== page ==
See more from this Session: Soil and Water Conservation: Management Practices to Increase Sustainability: I
Wednesday, November 3, 2010: 11:35 AM
Long Beach Convention Center, Room 302, Seaside Level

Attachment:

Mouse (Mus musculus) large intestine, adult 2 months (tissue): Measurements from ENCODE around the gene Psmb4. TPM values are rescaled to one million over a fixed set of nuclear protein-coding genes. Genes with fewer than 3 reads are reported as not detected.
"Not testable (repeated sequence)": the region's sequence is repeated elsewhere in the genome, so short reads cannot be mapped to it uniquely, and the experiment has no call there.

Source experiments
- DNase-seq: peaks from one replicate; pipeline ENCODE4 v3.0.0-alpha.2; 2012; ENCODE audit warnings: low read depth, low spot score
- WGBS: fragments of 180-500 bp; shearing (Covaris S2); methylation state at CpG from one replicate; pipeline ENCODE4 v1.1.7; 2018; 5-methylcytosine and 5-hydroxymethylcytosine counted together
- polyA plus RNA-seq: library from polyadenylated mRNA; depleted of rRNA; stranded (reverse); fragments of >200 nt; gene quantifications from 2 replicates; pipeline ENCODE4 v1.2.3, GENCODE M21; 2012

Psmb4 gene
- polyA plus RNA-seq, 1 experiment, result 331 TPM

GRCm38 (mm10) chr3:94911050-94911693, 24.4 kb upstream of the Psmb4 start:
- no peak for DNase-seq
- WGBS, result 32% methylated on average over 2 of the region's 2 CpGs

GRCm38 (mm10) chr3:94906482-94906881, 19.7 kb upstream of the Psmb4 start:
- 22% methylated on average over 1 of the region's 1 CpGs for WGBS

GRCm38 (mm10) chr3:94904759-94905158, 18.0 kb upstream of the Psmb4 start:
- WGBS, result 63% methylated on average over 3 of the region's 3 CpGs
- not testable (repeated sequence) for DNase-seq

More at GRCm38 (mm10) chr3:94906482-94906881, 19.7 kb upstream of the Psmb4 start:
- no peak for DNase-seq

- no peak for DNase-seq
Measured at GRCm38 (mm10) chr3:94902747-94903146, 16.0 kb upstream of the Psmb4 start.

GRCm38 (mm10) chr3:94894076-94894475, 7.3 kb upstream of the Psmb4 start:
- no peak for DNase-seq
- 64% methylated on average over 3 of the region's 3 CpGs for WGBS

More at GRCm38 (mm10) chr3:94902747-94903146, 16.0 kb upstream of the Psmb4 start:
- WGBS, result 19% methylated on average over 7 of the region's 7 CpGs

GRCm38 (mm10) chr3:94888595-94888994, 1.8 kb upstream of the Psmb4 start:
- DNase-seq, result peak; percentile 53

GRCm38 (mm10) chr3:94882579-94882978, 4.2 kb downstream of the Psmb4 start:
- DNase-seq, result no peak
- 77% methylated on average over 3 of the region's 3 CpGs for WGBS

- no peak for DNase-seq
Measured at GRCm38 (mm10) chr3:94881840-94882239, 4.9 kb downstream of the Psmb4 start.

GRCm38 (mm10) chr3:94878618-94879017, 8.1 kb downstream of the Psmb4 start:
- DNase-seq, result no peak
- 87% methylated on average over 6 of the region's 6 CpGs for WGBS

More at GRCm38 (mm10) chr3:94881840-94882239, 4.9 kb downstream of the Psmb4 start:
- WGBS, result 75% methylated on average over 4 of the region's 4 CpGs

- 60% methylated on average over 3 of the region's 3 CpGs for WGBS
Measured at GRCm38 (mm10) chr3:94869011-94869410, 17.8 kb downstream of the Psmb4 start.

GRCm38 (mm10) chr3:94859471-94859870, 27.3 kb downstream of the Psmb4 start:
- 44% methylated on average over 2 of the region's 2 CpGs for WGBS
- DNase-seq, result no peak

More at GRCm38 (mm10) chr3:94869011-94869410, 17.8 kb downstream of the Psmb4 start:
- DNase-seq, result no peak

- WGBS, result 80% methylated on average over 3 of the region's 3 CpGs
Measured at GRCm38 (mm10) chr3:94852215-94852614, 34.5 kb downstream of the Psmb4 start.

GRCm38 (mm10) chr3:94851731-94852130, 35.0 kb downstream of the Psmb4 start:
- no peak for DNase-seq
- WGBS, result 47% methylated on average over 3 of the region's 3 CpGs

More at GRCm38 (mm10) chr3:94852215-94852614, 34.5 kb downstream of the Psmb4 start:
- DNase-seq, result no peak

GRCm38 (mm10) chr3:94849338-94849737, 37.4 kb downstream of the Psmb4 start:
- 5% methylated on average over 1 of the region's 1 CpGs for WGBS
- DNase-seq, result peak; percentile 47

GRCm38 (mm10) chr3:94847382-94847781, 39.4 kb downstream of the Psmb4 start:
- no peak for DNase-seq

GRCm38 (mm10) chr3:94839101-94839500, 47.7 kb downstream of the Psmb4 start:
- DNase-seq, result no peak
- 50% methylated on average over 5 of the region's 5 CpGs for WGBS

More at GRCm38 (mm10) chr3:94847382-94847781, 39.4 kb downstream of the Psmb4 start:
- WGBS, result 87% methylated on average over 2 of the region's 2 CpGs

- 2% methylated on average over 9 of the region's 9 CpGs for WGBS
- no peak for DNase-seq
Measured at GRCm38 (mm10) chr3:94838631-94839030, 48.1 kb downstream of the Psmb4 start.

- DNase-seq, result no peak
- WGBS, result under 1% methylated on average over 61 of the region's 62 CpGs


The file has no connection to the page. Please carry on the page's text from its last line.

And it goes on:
The property of hydrophilic polymers capable absorbing huge volumes of water led to many practical applications of these new materials in arid regions for improving water retention in sandy soils. The effects of four carboxymethylcelluloses (CMC), mixed at various rates with a sandy soil, on the water-holding capacity and hydraulic conductivity (KS) of the sandy soil when leached with distilled water (simulating rain), tap water, and saline waters were evaluated. The maximum water absorption of the CMCs ranged between 80 and 100 kg kg-1 of polymer, however, the absorbent swelling capacity decreased significantly with increasing salt concentration in the solution. The water absorption capacity of the CMCs decreased significantly when incorporated in the sandy soil compared to that of the absorbent alone. Application of CMC increased significantly the available water content up to 3 ±0.5 times. All soils treated with CMCs showed a significant lower in KS compared to the control soil. And, KS was found increased with increasing the salt concentration in the leaching solution. This understanding of the characteristics of the absorbents and the interactions among absorbents, soil, and irrigation water quality would be of help in water management in sandy soil.